A big softie AT A GLANCE
On the giant side of large, Audi’s second-gen SUV combines class and comforts
MY batting order for top-end SUVs has just changed.
Until now, I would have taken a Mercedes-Benz GLS for a test innings, a Porsche Cayenne Turbo for big bash impact, then settled on a Range Rover Sport as the best allrounder.
But this week I’m into the second-generation Audi Q7 and I’m bowled over.
It’s on the giant side of big, yet incredibly refined and comfortable. And it can dash to 100km/h in just 6.5 seconds, tow 3.5 tonnes and — without a caravan — run at a commendable 5.9L/100km.
There is a lot to like in the Q7 and it’s also been given some special treatment to ensure that it feels smaller and more nimble than the original Q7, dubbed the QE7, which virtually needed tugs for parking.
Much of the improvement is the work by Volkswagen Group (this is not the time or place to be talking again about emissions cheating) on platform sharing on its various models. We’ve already seen the Golf ’s underpinnings spun into nearly two dozen other models, from the Passat to the Skoda Fabia, and now it’s happening on the full-sized SUVs.
The Q7 is coming first and we’ll also see a Volkswagen Touareg and Porsche Cayenne built from the same giant shelf of parts.
This approach means Audi can pick up more shared engineering work below the skin, then add its classy trimming and suspension tuning to create the styling and feel you expect from a prestige brand.
I expect much from the Q7. The test 3.0 turbo diesel has a starting price of $103,900 — a bunch of bucks for any SUV.
This takes the base price out of range of a Benz GLE or BMW X3, into the upper reaches. The territory will get more rarefied with the arrival of the Bentley Bentayga — if you’ve got more than $500,000 — and others to follow including a Maserati and a Lamborghini.
The basics of the Q7 pretty much carry over, from the turbo diesel V6 to the seven-seater cabin that’s big enough to fit a rolled up a queen-sized mattress into the luggage space. I know because I did it with a QE7 and for this test I’ve easily fitted three full-sized bikes into the back of the new Q7.
Unlike a lot of other sevenseater SUVS, among them the newly arrived Land Rover Discovery Sport, the third-row spots are not just for toddlers.
There is real space and comfort and you can even fold and unfold the pair from just inside the doors, instead of having to work through the rear hatch.
Four-zone aircon means you can do more tweaking when you have more people on board.
The equipment in the Q7 reflects the price and Audi’s latest technology, including the “virtual dash” that allows you to prioritise the display. So the driver can have big gauges, wide-screen satnav display or numerous combinations, right in front of the eyes.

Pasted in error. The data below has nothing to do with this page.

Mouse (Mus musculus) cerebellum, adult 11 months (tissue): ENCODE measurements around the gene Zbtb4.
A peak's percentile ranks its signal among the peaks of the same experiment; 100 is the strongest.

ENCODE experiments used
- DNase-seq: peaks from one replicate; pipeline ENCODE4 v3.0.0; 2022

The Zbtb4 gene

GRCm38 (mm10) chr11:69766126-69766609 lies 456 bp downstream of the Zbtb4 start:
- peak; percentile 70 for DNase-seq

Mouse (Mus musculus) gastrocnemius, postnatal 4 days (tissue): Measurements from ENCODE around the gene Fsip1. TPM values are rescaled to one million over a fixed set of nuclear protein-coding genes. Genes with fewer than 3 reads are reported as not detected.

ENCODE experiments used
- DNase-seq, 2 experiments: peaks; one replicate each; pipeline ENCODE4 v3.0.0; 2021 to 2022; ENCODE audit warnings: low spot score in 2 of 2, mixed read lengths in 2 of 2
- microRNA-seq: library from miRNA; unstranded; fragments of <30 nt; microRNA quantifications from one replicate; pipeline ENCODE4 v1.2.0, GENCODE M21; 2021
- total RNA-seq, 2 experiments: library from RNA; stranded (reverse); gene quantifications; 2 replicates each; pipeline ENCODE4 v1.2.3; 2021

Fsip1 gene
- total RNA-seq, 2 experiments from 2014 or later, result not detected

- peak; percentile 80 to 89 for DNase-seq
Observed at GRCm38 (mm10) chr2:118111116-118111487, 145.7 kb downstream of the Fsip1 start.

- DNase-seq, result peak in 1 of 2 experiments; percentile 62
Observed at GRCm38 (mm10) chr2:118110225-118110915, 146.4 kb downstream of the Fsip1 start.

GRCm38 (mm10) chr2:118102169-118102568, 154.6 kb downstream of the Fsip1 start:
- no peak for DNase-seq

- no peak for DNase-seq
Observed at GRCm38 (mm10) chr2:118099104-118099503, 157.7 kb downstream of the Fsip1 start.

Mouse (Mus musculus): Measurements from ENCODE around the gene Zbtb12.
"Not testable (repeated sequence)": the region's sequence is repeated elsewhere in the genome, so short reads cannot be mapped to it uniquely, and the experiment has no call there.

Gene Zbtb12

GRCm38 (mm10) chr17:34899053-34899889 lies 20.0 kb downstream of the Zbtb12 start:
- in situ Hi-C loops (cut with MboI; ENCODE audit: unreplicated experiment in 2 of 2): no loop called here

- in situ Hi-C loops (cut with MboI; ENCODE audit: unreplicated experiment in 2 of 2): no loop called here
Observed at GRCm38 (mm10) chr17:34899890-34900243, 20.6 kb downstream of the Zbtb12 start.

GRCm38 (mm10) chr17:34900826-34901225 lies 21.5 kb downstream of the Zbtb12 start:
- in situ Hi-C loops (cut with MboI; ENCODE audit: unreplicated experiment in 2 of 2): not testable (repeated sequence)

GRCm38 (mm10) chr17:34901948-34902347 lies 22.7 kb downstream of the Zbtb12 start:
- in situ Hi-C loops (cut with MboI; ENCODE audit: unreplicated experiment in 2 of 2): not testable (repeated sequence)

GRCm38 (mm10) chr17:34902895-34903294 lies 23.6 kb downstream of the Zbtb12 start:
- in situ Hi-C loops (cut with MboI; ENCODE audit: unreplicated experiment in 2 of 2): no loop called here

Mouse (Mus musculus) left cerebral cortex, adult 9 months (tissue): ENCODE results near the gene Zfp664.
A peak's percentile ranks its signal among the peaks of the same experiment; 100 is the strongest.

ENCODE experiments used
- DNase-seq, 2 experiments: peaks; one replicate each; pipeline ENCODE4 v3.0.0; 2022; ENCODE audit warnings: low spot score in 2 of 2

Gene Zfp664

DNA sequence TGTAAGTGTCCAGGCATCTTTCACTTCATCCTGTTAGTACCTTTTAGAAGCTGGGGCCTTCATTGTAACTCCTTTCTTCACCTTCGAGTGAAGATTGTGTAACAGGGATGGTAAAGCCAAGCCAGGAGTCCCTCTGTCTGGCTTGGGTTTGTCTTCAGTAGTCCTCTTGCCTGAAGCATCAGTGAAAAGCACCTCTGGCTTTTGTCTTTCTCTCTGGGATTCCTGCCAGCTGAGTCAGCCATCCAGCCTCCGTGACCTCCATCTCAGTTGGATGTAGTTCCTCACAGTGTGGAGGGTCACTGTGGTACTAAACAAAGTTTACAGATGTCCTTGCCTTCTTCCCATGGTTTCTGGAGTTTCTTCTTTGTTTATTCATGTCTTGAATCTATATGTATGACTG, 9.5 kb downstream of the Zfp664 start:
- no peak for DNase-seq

The finishing work is excellent although I wonder about the dash top, which — despite being soft-touch rubbery plastic — looks like something a lot cheaper. The controls feel good, the stitching on the leather shows real class and the doors shut with a Germanic thunk and not a cheapie clang.
As a drive, the Q7 is surprisingly good and I admit again that I’m not a fan of SUVs — I’d much prefer something like the BMW 3 Series Touring wagon that recently got a welldeserved tick.
Not an easy park, the Q7 has cameras, radar, light steering and a commanding control position, what means you can get the job done if you relax and take your time.
The ride comfort is very good and the cabin is very quiet at all speeds on all surfaces.
The stopping power in the brakes and the cornering grip and balance are commendable.
The engine is strong yet quiet and the gearbox is smooth and effective, with paddleshifters to assist on twisty roads and unexpected corners.
Some of Audi’s safety gear is intrusive.
The active steering wants to keep me away from white lines and any sort of gentle cornering path. I loathe this and the steering’s over-heavy artificial feel — and deactivate as soon as I can get Audi Australia to talk me through the process.
It’s a five-star ANCAP safety winner in any case, which means it’s a car I can confidently recommend to families.
There are several other new SUVs tested recently and I ponder how the Q7 measures up against — and above — them.
It reinforces my belief that the updated Mercedes GLE is quite underdone in the suspension, that the Range Rover Sport is brilliantly sporty but not as good for families, and that Volvo has done a top job on its XC90. The new Swedish wagon comes closest to the quality feel of the Audi and what it loses on cabin space and driving feel it picks up again on pricing.
The bottom line for the Q7 is simple. It’s a very, very good car that I’d happily recommend. It’s one of the few SUVs that’s so good it has to get The Tick, with a big smile.